April 24, 2018
(AFP) - North Korean leader Kim Jong Un has expressed his "bitter sorrow" after dozens of Chinese tourists were killed when a bus they were travelling in plunged off a bridge.
Thirty-two Chinese tourists and four North Koreans perished in the accident south of Pyongyang Sunday night, Chinese officials and state media said. Two other Chinese nationals were injured.
In a rare admission of negative news from North Korea's tightly controlled propaganda network, the KCNA news agency on Tuesday said Kim met personally with the Chinese ambassador in Pyongyang and later visited survivors in hospital.
The Rodong Sinmun newspaper, the mouthpiece of the ruling party, carried a front-page on Kim's actions, including pictures of him in a doctor's white coat, holding the two survivors' hands as they lay in their hospital beds.
Although such a move might be unsurprising in other countries, it is an unusual portrayal of Kim, who is usually shown presiding over formal meetings or visiting work or army units.
Kim "said that the unexpected accident brought bitter sorrow to his heart and that he couldn't control his grief at the thought of the bereaved families who lost their blood relatives," KCNA reported.
The North Korean leader said his people "take the tragic accident as their own misfortune", it added.
The fulsomeness of Kim's comments reflects the importance of China -- and its tourists -- to his country and economy.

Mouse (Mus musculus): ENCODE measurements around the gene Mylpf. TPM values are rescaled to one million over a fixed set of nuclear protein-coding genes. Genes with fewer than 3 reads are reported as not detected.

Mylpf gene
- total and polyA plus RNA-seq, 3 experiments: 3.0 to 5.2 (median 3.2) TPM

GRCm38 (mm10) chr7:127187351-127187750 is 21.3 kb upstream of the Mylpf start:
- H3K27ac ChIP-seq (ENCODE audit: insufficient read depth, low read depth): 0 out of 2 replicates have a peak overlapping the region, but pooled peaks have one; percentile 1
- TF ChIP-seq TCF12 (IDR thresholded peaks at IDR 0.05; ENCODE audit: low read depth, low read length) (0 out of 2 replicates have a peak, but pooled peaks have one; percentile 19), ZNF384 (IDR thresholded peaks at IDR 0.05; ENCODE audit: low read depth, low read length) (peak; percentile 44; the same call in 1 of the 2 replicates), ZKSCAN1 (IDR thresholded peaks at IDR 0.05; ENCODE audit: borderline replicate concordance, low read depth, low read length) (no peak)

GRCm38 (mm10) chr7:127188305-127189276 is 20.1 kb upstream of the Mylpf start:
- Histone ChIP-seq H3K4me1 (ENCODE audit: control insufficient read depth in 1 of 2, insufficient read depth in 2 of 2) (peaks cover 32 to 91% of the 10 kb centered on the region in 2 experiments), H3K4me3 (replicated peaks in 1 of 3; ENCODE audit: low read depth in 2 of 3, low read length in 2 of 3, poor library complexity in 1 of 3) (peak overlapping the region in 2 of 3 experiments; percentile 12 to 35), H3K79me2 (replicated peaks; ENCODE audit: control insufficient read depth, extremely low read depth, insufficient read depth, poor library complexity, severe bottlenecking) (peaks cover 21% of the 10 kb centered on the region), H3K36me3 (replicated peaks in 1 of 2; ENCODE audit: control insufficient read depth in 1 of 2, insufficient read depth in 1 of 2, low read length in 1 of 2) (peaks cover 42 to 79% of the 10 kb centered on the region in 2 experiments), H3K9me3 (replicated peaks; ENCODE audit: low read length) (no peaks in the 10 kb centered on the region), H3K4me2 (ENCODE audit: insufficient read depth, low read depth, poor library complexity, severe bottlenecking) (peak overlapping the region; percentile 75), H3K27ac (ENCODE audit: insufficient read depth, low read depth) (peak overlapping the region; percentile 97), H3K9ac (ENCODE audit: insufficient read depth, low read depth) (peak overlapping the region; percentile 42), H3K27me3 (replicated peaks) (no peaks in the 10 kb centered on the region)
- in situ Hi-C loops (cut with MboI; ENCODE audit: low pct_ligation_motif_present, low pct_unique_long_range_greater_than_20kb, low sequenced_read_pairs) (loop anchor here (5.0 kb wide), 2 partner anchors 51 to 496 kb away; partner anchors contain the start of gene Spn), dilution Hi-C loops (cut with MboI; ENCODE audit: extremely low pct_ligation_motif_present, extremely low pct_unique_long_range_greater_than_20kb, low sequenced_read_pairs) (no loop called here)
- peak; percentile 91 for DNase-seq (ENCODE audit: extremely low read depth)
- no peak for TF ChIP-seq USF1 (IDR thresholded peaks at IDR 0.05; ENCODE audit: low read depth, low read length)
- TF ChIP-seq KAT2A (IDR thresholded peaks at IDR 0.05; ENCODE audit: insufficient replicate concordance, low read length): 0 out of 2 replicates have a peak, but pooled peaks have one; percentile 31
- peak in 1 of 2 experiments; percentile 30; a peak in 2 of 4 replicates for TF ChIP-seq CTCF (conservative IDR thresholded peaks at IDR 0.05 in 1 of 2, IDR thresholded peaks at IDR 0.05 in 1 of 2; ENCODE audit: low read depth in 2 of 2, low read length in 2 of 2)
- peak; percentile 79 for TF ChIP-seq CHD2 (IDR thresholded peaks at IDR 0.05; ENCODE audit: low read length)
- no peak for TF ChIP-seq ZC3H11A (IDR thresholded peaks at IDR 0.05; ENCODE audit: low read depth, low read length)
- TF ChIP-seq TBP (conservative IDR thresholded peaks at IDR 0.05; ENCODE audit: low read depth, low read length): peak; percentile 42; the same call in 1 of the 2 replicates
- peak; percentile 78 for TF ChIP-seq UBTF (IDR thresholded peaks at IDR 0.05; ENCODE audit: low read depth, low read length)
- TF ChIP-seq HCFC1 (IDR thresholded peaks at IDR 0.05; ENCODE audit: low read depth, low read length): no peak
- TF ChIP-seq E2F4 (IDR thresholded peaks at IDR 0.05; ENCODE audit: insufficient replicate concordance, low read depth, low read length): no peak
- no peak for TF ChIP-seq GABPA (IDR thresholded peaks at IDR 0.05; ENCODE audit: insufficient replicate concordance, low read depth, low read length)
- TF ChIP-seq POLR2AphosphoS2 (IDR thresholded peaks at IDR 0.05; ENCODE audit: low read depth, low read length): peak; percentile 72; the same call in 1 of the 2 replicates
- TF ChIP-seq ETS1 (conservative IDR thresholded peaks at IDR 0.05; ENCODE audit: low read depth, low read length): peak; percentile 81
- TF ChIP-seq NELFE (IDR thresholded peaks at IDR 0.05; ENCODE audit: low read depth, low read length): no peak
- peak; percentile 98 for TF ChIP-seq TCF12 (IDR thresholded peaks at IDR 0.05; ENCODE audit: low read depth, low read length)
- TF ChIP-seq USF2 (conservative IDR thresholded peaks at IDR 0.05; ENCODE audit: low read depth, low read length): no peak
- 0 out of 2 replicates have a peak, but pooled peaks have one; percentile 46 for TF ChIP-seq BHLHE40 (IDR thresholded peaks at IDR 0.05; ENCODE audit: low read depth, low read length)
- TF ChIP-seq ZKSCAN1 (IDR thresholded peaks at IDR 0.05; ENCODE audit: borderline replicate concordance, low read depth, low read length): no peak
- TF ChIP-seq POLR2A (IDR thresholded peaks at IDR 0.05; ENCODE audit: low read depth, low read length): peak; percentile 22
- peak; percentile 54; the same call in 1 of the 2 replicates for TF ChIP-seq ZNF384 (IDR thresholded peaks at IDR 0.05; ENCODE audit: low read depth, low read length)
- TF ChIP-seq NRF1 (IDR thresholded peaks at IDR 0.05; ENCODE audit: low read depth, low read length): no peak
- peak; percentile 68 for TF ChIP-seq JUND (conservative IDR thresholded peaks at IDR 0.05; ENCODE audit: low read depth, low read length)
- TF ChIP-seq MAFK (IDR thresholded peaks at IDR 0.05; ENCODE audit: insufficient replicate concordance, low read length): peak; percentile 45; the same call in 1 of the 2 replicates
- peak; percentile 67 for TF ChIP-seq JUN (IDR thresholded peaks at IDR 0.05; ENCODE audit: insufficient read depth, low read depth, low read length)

Beijing is Pyongyang's sole major ally, providing an important economic and political buffer against international opprobrium.
Their relationship was forged in the blood of the Korean War, and while it has soured more recently, with China increasingly exasperated by the North's nuclear antics and enforcing UN Security Council sanctions against it, there has been an improvement in recent weeks.
Last month, Kim embarked on his first overseas trip since inheriting power in 2011 to finally pay his respects to Chinese President Xi Jinping, and was warmly welcomed in Beijing.
China is by far the biggest source of tourists for the North, with direct flights and a long land border connecting the neighbour, and tens of thousands are believed to visit every year, many crossing via train through the Chinese border city of Dandong.
For some, North Korea provides a window into what Communist China may have looked like decades ago.
In contrast Western visitors to the North once averaged around 5,000 a year, but numbers have been hit recently by a US travel ban –- Americans accounted for around 20 percent of the market –- and official warnings from other countries.